• Thursday, August 30, 2007

    Menace in the Kitchen - Food Safety in Boston

    Mudbugs and Mistakes

    Everyone makes mistakes, even an experienced cook who knows better. A beautiful jambalaya was coming together nicely. The final addition was to be crawfish (frozen, thawed). I hesitated before adding them. It's been a long time since I've had crawfish, I didn't remember them being fishy? Then again, I was in the final throes of a migraine and that affects all my senses. Caleb had removed the packaging, noticed only a teensy tear in, but noticed nothing else off. We trust our purveyor, so I decided it was my migraine-compromised sense of smell.

    Okay, I know what you're saying: I should know better. I DO know better. But this was just one incident. And it was just the two of us at home. (We ate a little, agreed it was probably better to be safe, chucked it, neither of us suffering any ill effects.)

    This same night I took a big gulp of my iced tea, only to find I'd split a tea bag and was choking on a mouthful of tea leaves. This was not my day in the kitchen!

    Dining Out in Boston

    Dining out has been a different story. How about the mouse that crawled over my feet during dinner out one night on Newbury Street. The staff laughed when I told them and pointed to the mouse running across the floor. “Oh him? He's our mascot.” Check please.

    Or how about my husband's roach salad? The manager indicated that it was, after all, “organic.” So is poop but I sure as heck don't want to eat it, you eejit.

    When serving the dining public, our highly regarded chefs, kitchen staff and restauranteurs should be above such foolish decisions, right? Even if we can't trust them, our city has inspectors to check up on them, right?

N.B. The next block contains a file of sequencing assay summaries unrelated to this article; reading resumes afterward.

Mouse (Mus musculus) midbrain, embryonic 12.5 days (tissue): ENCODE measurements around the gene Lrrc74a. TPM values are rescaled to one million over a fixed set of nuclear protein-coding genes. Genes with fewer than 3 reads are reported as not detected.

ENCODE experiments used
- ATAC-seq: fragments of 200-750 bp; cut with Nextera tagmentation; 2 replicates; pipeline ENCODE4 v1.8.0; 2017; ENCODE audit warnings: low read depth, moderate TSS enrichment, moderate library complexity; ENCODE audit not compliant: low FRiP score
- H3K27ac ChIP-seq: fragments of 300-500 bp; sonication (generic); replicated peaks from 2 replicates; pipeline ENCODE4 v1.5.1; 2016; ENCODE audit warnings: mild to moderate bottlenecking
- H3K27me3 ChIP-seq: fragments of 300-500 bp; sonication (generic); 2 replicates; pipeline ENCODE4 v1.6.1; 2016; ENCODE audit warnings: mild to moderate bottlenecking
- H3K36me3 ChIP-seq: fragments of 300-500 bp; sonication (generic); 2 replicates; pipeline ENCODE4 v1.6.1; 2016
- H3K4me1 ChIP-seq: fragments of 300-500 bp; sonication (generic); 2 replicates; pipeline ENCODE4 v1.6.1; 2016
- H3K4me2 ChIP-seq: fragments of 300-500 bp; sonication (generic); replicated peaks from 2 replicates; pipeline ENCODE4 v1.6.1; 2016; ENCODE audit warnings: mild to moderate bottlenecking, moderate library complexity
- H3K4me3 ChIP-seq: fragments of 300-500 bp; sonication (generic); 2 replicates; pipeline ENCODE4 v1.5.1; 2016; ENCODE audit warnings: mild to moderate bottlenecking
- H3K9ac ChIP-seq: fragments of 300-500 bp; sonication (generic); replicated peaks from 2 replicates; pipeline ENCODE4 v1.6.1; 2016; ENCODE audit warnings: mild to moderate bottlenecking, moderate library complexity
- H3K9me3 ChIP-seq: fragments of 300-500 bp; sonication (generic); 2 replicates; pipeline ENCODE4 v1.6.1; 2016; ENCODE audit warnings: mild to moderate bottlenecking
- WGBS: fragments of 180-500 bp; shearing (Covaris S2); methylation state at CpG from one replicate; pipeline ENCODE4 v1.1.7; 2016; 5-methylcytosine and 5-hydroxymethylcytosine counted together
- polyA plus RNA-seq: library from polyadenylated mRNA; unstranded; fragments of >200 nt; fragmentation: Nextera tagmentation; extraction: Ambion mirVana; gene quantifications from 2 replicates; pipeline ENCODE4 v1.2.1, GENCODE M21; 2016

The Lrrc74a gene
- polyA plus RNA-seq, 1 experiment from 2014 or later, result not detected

That I, on my worst night, am in good company with some of Boston's finest hot spots is cold comfort, believe me. The problem appears that far worse than we might have thought. Some of our “best” restaurants have been in violation for pretty egregious things, for years. A recent exposé in the Boston Globe is enough to spoil your appetite.

    Hard to say what part of the article is more horrifying: the discoveries or the attitude of the owners when questioned about them. I'm going with the latter. See, anyone can make a mistake. But if you are charged with several health code violations and you still have the attitude that it doesn't matter, you couldn't care less, or don't want to come clean [pun intended] that is clearly the more grievous sin. Here are some excerpts, judge for yourself.

    Resaurant Clio – Ken Oringer is one of Boston's top celebrity chefs. His girlie- I mean, curly-haired visage graces the cover of one magazine in Boston or another about every other week. People swoon.

    Several violations including six that cause food-borne illnesses, rat droppings by dumpster and threatened with closure. Ken Oringer's response? “We're very friendly with the Board of Health. We've never had any problems.” Asked specifically about the serious violations, “Make of them what you will. I'm not interested in discussing them any further.”

    Violations: Ick. Droppings by the dumpster I assume this means outside. Problem, but probably difficult to avoid. But “several violations” including six which cause food borne illness were on the inside. This is inexcusable.